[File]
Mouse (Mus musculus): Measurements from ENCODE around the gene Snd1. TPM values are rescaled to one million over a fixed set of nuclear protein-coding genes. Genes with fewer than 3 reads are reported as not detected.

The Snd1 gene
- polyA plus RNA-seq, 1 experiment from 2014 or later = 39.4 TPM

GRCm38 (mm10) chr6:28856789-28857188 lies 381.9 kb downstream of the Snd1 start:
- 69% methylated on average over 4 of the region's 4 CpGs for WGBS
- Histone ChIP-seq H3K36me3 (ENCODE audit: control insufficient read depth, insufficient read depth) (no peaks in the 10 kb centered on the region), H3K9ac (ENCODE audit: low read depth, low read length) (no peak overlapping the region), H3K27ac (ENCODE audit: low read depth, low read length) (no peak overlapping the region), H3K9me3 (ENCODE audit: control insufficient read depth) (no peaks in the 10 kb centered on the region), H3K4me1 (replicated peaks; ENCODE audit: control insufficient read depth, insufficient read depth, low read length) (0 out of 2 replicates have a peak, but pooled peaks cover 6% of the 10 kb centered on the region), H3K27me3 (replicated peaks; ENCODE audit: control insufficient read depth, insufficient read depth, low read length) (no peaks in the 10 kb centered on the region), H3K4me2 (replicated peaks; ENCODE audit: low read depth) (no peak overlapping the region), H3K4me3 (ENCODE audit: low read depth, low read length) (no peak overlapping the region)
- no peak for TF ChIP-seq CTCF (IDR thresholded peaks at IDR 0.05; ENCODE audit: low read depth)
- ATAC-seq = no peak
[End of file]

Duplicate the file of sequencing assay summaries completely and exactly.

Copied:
Mouse (Mus musculus): Measurements from ENCODE around the gene Snd1. TPM values are rescaled to one million over a fixed set of nuclear protein-coding genes. Genes with fewer than 3 reads are reported as not detected.

The Snd1 gene
- polyA plus RNA-seq, 1 experiment from 2014 or later = 39.4 TPM

GRCm38 (mm10) chr6:28856789-28857188 lies 381.9 kb downstream of the Snd1 start:
- 69% methylated on average over 4 of the region's 4 CpGs for WGBS
- Histone ChIP-seq H3K36me3 (ENCODE audit: control insufficient read depth, insufficient read depth) (no peaks in the 10 kb centered on the region), H3K9ac (ENCODE audit: low read depth, low read length) (no peak overlapping the region), H3K27ac (ENCODE audit: low read depth, low read length) (no peak overlapping the region), H3K9me3 (ENCODE audit: control insufficient read depth) (no peaks in the 10 kb centered on the region), H3K4me1 (replicated peaks; ENCODE audit: control insufficient read depth, insufficient read depth, low read length) (0 out of 2 replicates have a peak, but pooled peaks cover 6% of the 10 kb centered on the region), H3K27me3 (replicated peaks; ENCODE audit: control insufficient read depth, insufficient read depth, low read length) (no peaks in the 10 kb centered on the region), H3K4me2 (replicated peaks; ENCODE audit: low read depth) (no peak overlapping the region), H3K4me3 (ENCODE audit: low read depth, low read length) (no peak overlapping the region)
- no peak for TF ChIP-seq CTCF (IDR thresholded peaks at IDR 0.05; ENCODE audit: low read depth)
- ATAC-seq = no peak